I can’t remember exactly when, but let’s say it was ten years ago. I do remember it was a Saturday in September, the perfect Newfoundland day with sun and just enough breeze to keep you cool. I went with Andrew and Stacey to Bell Island for the day. One of us had a flier for a bicycle rental place, which turned out to be somebody’s backyard shed. We spent the day riding all over the island, nowhere in particular, retracing some spots more than once I think, stopping occasionally to take photos or eat snacks. And occasionally to rest our bums, because when you don’t ride all the time, bikes can hurt Down There. At one point, Andrew said, “I’d love to be able to just ride bikes around Bell Island like this,” to which I replied, “You’re doing it right now.”
But I know what was going on in his head when he said it. Part of it is that when you’re so high on sun and ocean views and endorphins, your happiness swells and starts pressing against your longing. (You may have noticed in your happiest moments, there’s a tiny sadness that you can’t make sense of?) But also, when Andrew said “I’d love to,” even while he was doing the thing he wished for, he was confusing achievement with experience.
Let’s be clear on the terms. Achievement is a thing you accomplish, something you start out not having and then through trying or learning or some other kind of effort you get it. The word “experience” sometimes gets confused with “achievement” because we like to use “experience” when we’re trying to get a job–but in fact the experience on my resume is really just things I’ve accomplished. In the real-living world, experience is the thing that I am going through right now, the sound of the fridge buzzing, the tick of my watch, the onions from supper still on my tongue, the almost-sneeze working its way through my sinuses.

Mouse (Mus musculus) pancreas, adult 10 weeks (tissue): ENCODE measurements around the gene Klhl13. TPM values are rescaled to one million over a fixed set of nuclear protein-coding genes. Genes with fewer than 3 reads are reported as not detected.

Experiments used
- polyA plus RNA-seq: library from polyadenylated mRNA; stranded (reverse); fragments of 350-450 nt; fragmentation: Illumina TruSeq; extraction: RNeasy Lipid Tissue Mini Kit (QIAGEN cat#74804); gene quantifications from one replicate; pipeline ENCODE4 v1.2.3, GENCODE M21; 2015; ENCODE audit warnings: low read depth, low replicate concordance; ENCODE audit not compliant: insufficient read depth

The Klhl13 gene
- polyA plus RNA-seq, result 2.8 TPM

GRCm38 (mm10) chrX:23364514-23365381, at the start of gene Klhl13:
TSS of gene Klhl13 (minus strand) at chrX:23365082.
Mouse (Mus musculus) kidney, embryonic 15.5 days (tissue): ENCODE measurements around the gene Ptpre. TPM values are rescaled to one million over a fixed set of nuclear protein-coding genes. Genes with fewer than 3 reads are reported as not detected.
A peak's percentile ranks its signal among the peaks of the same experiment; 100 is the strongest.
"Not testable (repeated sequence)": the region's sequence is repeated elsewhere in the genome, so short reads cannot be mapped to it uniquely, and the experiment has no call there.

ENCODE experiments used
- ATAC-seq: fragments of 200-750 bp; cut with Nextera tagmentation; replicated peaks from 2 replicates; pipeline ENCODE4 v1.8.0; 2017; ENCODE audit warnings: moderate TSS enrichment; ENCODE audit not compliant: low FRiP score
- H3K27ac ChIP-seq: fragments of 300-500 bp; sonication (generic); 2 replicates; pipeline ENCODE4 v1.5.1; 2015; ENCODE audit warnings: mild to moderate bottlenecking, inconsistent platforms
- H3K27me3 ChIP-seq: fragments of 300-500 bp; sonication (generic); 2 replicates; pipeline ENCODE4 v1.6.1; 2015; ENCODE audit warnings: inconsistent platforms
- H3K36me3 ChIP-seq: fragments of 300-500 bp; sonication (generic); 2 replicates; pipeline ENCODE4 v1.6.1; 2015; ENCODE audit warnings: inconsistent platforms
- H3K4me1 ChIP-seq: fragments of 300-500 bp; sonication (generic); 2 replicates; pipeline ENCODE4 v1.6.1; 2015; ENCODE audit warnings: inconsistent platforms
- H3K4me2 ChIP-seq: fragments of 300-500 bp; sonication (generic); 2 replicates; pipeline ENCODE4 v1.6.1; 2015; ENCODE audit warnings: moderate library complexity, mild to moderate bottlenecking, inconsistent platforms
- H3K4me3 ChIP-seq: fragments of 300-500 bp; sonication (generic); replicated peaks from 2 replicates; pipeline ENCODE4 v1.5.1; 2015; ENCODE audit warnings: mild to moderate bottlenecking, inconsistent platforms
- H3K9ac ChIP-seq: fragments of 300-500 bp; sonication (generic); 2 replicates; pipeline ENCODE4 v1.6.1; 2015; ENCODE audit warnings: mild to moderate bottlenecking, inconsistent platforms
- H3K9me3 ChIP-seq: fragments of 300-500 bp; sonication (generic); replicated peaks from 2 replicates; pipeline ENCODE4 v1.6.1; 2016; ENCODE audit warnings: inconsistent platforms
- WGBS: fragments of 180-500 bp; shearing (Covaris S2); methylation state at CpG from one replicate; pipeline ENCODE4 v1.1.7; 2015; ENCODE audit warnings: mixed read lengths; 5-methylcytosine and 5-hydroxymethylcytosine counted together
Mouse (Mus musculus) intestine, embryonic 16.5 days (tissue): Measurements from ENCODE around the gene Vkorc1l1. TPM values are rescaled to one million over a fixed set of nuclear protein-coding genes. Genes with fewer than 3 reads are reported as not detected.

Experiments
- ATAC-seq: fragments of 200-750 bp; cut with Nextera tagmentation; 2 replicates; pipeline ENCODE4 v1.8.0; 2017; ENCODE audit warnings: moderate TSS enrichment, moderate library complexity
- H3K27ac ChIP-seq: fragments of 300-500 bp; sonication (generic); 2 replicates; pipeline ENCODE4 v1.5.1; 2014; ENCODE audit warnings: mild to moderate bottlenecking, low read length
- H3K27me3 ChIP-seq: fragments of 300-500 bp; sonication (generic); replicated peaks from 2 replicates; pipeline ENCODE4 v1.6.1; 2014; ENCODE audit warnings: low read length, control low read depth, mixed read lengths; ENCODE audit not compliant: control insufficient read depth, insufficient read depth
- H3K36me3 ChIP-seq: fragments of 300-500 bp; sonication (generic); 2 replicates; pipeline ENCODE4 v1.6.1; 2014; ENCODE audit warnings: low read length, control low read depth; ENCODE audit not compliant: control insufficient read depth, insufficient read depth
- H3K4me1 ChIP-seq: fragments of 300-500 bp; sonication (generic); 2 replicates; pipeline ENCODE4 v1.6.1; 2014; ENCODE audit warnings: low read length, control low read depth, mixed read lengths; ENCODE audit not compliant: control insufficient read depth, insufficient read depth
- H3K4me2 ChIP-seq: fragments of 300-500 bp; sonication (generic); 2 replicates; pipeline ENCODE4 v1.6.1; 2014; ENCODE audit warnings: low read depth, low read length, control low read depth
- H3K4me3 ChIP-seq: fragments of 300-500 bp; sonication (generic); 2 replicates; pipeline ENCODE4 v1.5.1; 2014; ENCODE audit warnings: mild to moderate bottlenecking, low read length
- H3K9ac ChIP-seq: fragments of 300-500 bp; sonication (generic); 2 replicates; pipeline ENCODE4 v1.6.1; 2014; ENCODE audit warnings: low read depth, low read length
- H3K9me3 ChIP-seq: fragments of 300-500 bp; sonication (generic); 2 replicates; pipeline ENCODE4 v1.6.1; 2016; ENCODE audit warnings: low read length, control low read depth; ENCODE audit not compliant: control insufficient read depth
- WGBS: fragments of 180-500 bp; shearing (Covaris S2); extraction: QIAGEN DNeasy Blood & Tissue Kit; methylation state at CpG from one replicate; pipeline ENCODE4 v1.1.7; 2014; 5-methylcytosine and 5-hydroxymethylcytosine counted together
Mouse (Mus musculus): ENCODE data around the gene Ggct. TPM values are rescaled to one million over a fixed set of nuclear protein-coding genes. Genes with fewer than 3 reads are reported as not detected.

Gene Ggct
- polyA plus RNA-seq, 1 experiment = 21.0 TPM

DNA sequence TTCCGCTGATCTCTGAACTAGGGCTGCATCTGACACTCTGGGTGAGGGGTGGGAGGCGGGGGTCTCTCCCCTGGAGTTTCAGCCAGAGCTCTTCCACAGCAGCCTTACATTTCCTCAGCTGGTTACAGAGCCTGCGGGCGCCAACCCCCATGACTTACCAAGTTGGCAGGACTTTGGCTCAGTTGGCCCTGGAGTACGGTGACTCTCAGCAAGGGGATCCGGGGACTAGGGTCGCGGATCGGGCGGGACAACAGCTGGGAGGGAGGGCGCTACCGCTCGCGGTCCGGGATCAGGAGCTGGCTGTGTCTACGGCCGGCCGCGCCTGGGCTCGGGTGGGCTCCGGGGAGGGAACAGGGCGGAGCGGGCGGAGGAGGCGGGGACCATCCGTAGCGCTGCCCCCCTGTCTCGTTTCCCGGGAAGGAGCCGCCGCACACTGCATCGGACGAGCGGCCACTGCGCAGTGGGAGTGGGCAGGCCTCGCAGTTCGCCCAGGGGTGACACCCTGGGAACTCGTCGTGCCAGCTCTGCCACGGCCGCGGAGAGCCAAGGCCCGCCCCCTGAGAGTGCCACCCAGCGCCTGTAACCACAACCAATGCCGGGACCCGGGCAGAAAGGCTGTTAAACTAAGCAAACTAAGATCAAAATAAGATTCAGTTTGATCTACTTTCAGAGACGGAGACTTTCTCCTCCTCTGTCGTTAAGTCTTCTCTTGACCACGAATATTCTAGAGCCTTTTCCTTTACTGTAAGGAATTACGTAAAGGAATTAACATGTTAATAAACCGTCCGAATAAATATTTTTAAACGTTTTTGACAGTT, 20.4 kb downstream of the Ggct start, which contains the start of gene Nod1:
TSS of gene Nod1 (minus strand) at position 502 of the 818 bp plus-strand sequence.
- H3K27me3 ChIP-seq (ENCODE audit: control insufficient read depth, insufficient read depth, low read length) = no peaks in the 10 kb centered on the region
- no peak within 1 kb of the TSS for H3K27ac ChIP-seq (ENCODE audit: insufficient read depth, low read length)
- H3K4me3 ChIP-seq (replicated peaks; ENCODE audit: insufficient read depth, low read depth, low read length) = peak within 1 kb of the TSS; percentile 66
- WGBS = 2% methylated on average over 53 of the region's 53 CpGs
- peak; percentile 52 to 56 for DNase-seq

Achievement is a clean car; experience is the rainbow soap on the windshield, the big rollers pushing past, the blow drier making the rinse water tremble.
What good is achievement if not to improve the quality of our experiences? I want to get that higher-paying job because it will enable me to get the things that make me feel happy or secure. I want that degree because it will give me a sense of pride. But with or without achievements, we are in a continuous state of experience. The 3:00 pm coffee run, the weird microwave smells in the lunchroom, learning how to do enough html coding to keep the company website updated, the research papers that have you spending hours in the stacks smelling the gorgeous fousty book odours hoping the person at the next table doesn’t hear your stomach growling. Sometimes we’re paying attention to our experiences; sometimes the experiences go by unnoticed, like John Lennon said it, “while you’re busy making other plans.”
Achievement says, “been there, done that.” Experience says, “now would you look at that” or “what’s this” or “Yikes!” or, my favourite, “oh yum!”
I sometimes tend to get hung up on achievement and forget that experiences are where life is actually lived. I look at the things I wish I could be doing, the things I want to do in the future, the things I failed to do in the past–living life in all those other dimensions and forgetting to pay attention to here and now. There are things I want for my future, and of course it’s important to set goals and to make decisions that will make a space in my life for the things I hope to achieve. And in the meantime I prepare myself, like an athlete prepares for the Olympics before she’s ever chosen for the team. I prepare myself by trying to acknowledge what’s here and now. Because should that day come again, when I’m on a bike and distracted by the pain Down There, I want to be skilled enough in experiencing life that I can look around and smell the ocean and feel the sunshine and know that this already is the best kind of accomplishment.